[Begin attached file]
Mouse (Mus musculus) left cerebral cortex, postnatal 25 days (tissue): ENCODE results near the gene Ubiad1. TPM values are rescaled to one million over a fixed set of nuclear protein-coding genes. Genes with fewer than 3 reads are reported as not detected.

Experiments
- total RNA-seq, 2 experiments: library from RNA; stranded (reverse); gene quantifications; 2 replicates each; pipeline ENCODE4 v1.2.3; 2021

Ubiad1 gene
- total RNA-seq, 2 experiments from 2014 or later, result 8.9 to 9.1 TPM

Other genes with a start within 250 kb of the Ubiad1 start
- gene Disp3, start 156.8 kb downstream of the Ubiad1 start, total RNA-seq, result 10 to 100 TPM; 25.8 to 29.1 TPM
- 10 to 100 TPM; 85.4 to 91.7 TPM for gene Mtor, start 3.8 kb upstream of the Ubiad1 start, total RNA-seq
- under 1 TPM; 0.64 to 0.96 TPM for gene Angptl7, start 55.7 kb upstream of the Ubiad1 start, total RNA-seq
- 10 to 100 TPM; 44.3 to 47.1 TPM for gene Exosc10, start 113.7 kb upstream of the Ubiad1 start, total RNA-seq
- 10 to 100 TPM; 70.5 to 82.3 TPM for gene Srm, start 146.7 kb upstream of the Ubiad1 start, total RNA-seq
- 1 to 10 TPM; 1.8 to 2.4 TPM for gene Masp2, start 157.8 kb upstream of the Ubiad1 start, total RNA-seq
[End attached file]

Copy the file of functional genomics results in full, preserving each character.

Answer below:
Mouse (Mus musculus) left cerebral cortex, postnatal 25 days (tissue): ENCODE results near the gene Ubiad1. TPM values are rescaled to one million over a fixed set of nuclear protein-coding genes. Genes with fewer than 3 reads are reported as not detected.

Experiments
- total RNA-seq, 2 experiments: library from RNA; stranded (reverse); gene quantifications; 2 replicates each; pipeline ENCODE4 v1.2.3; 2021

Ubiad1 gene
- total RNA-seq, 2 experiments from 2014 or later, result 8.9 to 9.1 TPM

Other genes with a start within 250 kb of the Ubiad1 start
- gene Disp3, start 156.8 kb downstream of the Ubiad1 start, total RNA-seq, result 10 to 100 TPM; 25.8 to 29.1 TPM
- 10 to 100 TPM; 85.4 to 91.7 TPM for gene Mtor, start 3.8 kb upstream of the Ubiad1 start, total RNA-seq
- under 1 TPM; 0.64 to 0.96 TPM for gene Angptl7, start 55.7 kb upstream of the Ubiad1 start, total RNA-seq
- 10 to 100 TPM; 44.3 to 47.1 TPM for gene Exosc10, start 113.7 kb upstream of the Ubiad1 start, total RNA-seq
- 10 to 100 TPM; 70.5 to 82.3 TPM for gene Srm, start 146.7 kb upstream of the Ubiad1 start, total RNA-seq
- 1 to 10 TPM; 1.8 to 2.4 TPM for gene Masp2, start 157.8 kb upstream of the Ubiad1 start, total RNA-seq